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Low Melatonin Linked to Risk of Advanced Prostate Cancer
Epidemiological and experimental studies suggest the hormone melatonin, which plays a role in regulating the sleep-wake cycle, may play a role in the development of prostate cancer, as lower melatonin levels have been associated with an increased risk of prostate (and breast) cancer.
Wellness: A New Buzzword at the Aging in America Conference
Aging in America is "the nation's largest gathering of a diverse, multidisciplinary community of professionals in healthcare, social service, government, business and philanthropy with expertise in providing services and products for older adults."
Vibrational Medicine: Frequency Micro-Current and Color Acupuncture
Vibrational medicine involves the application of various forms of energy frequencies to the body for pain relief, healing and rejuvenation. Vibrational medicine will become a major growing trend in our medical systems for the following reasons:
Halt Allergies With Moxibustion Therapy
An allergy is an immune system disorder in which the body is hypersensitive to normally harmless substances in the environment.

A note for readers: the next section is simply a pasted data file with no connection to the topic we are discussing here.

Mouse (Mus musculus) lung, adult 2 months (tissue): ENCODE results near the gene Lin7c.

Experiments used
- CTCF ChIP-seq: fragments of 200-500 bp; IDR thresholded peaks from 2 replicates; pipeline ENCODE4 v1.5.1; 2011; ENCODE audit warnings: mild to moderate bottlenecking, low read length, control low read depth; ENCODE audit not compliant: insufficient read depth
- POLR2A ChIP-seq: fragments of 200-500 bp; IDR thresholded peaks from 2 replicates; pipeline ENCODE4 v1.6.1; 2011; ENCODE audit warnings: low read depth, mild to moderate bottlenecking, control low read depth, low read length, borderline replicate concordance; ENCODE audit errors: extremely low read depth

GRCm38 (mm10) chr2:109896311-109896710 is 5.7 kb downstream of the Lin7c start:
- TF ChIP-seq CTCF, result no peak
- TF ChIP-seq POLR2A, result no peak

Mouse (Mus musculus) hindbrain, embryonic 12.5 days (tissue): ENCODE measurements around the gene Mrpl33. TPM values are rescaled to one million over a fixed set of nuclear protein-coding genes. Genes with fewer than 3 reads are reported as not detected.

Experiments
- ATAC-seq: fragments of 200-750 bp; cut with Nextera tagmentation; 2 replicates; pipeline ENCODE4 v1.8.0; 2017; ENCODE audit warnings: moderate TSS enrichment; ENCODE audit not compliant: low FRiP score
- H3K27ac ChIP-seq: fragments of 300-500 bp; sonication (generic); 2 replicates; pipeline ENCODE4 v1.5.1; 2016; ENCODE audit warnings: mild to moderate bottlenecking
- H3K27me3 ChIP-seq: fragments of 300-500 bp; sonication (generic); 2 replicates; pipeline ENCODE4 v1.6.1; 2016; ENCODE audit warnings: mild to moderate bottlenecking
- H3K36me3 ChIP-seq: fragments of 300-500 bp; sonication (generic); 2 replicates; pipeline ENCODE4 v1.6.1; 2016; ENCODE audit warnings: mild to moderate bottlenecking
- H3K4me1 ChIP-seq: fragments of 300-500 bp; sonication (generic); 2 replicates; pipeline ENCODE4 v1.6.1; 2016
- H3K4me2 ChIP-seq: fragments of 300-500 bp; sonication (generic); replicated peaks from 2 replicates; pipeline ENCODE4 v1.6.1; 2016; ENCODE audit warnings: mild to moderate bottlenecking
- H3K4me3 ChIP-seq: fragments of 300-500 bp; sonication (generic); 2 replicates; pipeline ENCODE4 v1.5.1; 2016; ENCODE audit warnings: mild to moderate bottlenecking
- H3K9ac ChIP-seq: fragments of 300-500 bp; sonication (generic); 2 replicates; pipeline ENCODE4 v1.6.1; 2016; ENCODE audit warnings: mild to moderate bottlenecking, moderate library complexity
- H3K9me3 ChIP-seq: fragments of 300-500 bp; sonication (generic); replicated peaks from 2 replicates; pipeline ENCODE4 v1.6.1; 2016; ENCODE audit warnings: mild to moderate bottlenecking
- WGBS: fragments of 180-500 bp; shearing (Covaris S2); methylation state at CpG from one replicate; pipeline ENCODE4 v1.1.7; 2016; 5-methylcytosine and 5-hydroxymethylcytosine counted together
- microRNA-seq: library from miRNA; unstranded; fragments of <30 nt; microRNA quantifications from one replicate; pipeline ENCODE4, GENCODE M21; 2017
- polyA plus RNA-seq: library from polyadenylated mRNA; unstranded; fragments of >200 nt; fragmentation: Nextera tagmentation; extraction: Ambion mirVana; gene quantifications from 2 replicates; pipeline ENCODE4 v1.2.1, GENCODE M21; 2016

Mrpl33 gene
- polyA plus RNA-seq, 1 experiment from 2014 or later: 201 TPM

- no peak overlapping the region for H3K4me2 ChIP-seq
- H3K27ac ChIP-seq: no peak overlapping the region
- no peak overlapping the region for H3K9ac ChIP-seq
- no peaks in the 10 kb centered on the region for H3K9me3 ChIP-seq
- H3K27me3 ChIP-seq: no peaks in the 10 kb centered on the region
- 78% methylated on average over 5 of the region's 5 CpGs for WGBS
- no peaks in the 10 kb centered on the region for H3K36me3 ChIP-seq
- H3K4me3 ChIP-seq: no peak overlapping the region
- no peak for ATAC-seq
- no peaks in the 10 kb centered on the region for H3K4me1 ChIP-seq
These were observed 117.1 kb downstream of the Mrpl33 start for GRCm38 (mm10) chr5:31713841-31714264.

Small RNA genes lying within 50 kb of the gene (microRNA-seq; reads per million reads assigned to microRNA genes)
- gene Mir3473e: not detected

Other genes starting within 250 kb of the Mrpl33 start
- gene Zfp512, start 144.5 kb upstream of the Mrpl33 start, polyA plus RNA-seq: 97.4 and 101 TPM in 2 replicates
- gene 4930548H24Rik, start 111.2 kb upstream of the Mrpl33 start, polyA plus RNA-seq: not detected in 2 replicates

The Search for the Origin of the Wiggle Technique
When Bob had adjusted me previously, most of the time I knew what he was doing. But this time, he had me lie on the treatment table in the usual side-posture position, and he "wiggled" my sacroiliac with the fingers of both hands, while stabilizing my pelvis with his forearm.
Deciphering the New CMS-1500 Claim Form
Q: I am confused about how and when to use the new 1500 form, particularly block 14 and block 15. What is required and how do I properly fill out these fields? And do I actually have to use this new form or may I continue using the old version?
Don't Trust What Your Patients Say
When a patient presents to the office for care, they typically have a specific complaint – lower back pain, whiplash, sinus congestion, sciatica, etc. They are often not interested or engaged in what they consider "unrelated" personal health history.
The Boston Benevolent Chiropractic Clinic: Standing Up for the Needy
Our chiropractic assistant, Bridget, greeted an arriving patient at the Emmanuel Church in downtown Boston. She said, "Hi, Michael, good to see you. It's been awhile. Have a seat and Dr. Ken will see you soon."
Shared Mechanisms Between Computer-Assisted Mechanical Adjusting and Contemporary Acupuncture?